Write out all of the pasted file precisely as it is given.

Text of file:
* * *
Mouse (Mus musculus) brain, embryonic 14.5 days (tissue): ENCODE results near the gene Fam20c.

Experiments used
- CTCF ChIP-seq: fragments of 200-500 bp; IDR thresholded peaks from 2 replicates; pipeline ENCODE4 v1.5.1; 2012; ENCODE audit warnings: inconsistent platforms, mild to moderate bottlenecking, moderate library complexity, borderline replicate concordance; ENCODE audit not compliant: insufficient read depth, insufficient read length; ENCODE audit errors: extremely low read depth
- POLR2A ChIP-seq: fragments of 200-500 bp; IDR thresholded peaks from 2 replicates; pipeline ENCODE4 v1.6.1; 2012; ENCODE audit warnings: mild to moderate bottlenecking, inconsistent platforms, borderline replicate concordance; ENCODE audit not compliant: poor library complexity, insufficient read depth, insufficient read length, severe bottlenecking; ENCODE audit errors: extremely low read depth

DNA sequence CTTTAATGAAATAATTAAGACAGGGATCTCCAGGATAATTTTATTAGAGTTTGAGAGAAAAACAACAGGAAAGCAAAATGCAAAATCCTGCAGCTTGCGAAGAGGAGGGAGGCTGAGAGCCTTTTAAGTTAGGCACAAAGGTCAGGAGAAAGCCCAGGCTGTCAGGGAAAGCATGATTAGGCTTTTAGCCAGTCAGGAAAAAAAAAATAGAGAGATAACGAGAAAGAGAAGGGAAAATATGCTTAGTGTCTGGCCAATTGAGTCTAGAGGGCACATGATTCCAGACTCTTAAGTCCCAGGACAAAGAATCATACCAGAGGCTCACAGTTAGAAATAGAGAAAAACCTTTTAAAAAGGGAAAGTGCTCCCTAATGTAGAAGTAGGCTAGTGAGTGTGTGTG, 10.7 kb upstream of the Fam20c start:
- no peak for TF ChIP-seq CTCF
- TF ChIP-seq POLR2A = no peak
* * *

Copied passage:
Mouse (Mus musculus) brain, embryonic 14.5 days (tissue): ENCODE results near the gene Fam20c.

Experiments used
- CTCF ChIP-seq: fragments of 200-500 bp; IDR thresholded peaks from 2 replicates; pipeline ENCODE4 v1.5.1; 2012; ENCODE audit warnings: inconsistent platforms, mild to moderate bottlenecking, moderate library complexity, borderline replicate concordance; ENCODE audit not compliant: insufficient read depth, insufficient read length; ENCODE audit errors: extremely low read depth
- POLR2A ChIP-seq: fragments of 200-500 bp; IDR thresholded peaks from 2 replicates; pipeline ENCODE4 v1.6.1; 2012; ENCODE audit warnings: mild to moderate bottlenecking, inconsistent platforms, borderline replicate concordance; ENCODE audit not compliant: poor library complexity, insufficient read depth, insufficient read length, severe bottlenecking; ENCODE audit errors: extremely low read depth

DNA sequence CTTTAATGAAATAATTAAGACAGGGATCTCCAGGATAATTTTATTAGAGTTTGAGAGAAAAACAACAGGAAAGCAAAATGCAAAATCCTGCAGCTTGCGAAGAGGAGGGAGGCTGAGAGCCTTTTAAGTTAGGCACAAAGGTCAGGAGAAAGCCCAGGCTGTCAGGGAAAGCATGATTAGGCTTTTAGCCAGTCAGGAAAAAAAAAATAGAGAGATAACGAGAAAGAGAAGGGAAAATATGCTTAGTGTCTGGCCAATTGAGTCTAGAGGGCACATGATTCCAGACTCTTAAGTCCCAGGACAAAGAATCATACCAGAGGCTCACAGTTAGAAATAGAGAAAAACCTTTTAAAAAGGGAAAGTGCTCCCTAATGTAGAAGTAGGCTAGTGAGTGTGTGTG, 10.7 kb upstream of the Fam20c start:
- no peak for TF ChIP-seq CTCF
- TF ChIP-seq POLR2A = no peak